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    2. The ability to roll multiple dice at once is actually something I hadn't considered. That makes a lot of sense.

      BTW, whenever I have masses of enemies, I just assume average rolls and apply them, so instead of rolling 20 attacks, I assume I roll each result. This was so effective last time I used it, I might apply in in groups of 10 going forward.

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    3. Yeah, that also makes a lot of sense. I've even warmed up to things like (a) make one roll and apply to all attacks, (b) just roll a d8 for a superhero and declare that many kills.

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  9. How does sweeping actually work when fighting several foes with differing HD (e.g. when surrounded by three orcs and a bugbear)?

    Is sweeping done instead or on top of the regular attack? If it's the latter, could the regular attack be directed at a foe already targeted by sweeping?

    I understand the 1 HD demarcation, but are there other ideas (like John Higgins') to make it smoothly apply to higher HD enemies?

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    1. That's a hard question, and I bet there's a bunch of different interpretations around that. Given I had to code something concrete in my Arena simulator I actually spent months this year going back and forth with different iterations. Super problematic!

      What I personally have coded at the moment is: if the enemy is mostly 1 HD, then start doing sweep attacks. Every attack goes at a random opponent. If one is identified with 2+ HD, then the attack sequence just stops.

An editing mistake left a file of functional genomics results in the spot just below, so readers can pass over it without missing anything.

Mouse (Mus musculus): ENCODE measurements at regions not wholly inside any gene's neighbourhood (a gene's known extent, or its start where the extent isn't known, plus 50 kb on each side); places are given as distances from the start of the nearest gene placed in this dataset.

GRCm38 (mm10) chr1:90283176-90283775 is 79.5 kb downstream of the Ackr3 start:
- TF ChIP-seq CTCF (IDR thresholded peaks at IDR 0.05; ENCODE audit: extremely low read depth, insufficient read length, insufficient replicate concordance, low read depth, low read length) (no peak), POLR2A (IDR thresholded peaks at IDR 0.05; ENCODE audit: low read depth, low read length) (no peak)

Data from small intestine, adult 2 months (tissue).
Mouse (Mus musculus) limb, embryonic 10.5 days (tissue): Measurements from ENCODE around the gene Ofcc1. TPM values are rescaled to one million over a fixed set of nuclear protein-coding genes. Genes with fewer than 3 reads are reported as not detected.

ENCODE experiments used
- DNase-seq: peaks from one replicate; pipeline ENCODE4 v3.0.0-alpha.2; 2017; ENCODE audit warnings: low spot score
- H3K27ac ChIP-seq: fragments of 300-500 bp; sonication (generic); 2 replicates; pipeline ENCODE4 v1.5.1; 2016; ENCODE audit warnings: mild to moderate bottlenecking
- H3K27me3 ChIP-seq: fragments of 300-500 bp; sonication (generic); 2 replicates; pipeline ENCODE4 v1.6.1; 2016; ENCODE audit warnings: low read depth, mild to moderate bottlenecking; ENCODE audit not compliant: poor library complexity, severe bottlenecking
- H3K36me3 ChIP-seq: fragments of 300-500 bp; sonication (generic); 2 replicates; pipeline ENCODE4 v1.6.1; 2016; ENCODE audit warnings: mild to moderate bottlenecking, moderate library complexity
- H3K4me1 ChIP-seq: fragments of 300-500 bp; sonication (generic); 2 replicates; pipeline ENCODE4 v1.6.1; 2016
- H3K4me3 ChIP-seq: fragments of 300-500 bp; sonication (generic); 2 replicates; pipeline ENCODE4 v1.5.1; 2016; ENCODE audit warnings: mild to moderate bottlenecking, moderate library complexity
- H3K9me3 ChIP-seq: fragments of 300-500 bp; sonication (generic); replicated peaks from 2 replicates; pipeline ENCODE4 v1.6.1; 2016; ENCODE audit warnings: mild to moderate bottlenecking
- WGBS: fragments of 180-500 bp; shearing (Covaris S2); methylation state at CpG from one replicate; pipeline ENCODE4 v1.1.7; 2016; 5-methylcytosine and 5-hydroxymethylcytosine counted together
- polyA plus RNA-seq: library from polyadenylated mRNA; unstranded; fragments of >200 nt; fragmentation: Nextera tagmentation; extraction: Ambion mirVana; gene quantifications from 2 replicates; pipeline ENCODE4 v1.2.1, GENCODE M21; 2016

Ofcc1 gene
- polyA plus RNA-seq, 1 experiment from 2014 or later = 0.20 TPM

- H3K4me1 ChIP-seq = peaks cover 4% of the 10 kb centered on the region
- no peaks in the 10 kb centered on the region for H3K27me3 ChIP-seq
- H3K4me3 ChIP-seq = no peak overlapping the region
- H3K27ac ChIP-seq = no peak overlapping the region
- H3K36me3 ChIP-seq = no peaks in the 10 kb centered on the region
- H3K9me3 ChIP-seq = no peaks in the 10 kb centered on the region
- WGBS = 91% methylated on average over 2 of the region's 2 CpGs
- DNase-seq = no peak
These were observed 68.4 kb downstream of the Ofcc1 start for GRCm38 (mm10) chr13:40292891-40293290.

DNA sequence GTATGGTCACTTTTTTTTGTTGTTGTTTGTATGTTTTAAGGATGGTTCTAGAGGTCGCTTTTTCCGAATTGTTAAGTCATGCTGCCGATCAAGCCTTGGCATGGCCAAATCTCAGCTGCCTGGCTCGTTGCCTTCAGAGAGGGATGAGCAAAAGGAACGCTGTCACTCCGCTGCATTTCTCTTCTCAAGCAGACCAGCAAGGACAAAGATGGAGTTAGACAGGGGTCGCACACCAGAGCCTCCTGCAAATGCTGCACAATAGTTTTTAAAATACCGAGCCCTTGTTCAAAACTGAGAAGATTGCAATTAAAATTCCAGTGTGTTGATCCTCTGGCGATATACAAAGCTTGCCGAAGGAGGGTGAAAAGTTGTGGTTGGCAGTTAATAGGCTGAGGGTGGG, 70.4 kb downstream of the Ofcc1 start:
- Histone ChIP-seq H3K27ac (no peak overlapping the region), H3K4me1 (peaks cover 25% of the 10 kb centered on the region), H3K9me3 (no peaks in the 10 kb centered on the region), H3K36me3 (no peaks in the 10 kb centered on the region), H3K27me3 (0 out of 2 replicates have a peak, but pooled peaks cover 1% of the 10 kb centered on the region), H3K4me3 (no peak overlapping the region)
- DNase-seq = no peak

A different interpretation would be to require that the high-level types on each side must seek each other out and avoid the mooks. E.g., there's support for that in Swords & Spells.

      And there's also a cornucopia of methods for scaling it a bit more smoothly. E.g.: (a) bump up the HD limit by fighter level, (b) get attacks by ratio of level/HD, (c) distribute pool of damage across opponents, etc. There's so many iterations of that I'd be uncomfortable picking one and putting it in my house rules (no consensus).

      But: I've never heard of sweeping on top of regular attacks, my understanding is it's a binary mode selector of "fighting normals" or not.

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    2. Yeah I think my druthers is either:

      You can't do it if there is a greater than 1 HD in melee with you. (sort of incentivizes calling out bigger foes without specifically dictating character actions)

      or

      You can do it with mixed and 1HD+ targets are just skipped/ignored. (which basically would give the big guys a free attack while you take care of the mooks?)

      I would probably go with which ever ends up being easier to remember, adjudicate at the table?

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    3. Very interesting, thank you! I'm considering random targeting in melee for my next campaign to add chaos and prevent 3e/4e style focus attacks on enemy leaders (which requires elites and solos which all but requires inflated hit points).

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    4. I basically agree with Baquies above that I've be likely to fall into some habit at the table that's convenient. I'm kind of torn about whether PCs should be required to carve through the mooks before getting to the boss or not (certainly helpful to Wizards with guards).

      While the random-attack assignment is specified in the 1E DMG, and it was the easiest thing to put in my simulator code, I'll confess that I never saw anyone run that way until a video of Jim Ward running Greyhawk on YouTube. Link

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  10. Combined with random targeting in melee, one could allow a fighter to attack [level]HD. If the roll indicates you attack the ogre first, no more goblins (unless you are level 5+).

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  11. In order to smooth the discontinuity, I'd be tempted to let fighters use their sweep attack on targets with N>1 HD, but make it use up N of their attacks. For example, if you had 6 attacks, you could sweep through three 2 HD targets, or two 3 HD targets.

    To avoid abuse, I'd say if you choose to sweep, then you need at least as many attacks left as the HD of the next target. For example, with 6 attacks, the 5 HD monster takes 5 of them, and with 1 attack remaining you could hit a 1 HD enemy but not a 2 HD enemy.

    The player wouldn't need to know the targets' HD, the GM could just say "your sweep manages to get through the first 3, before it stops".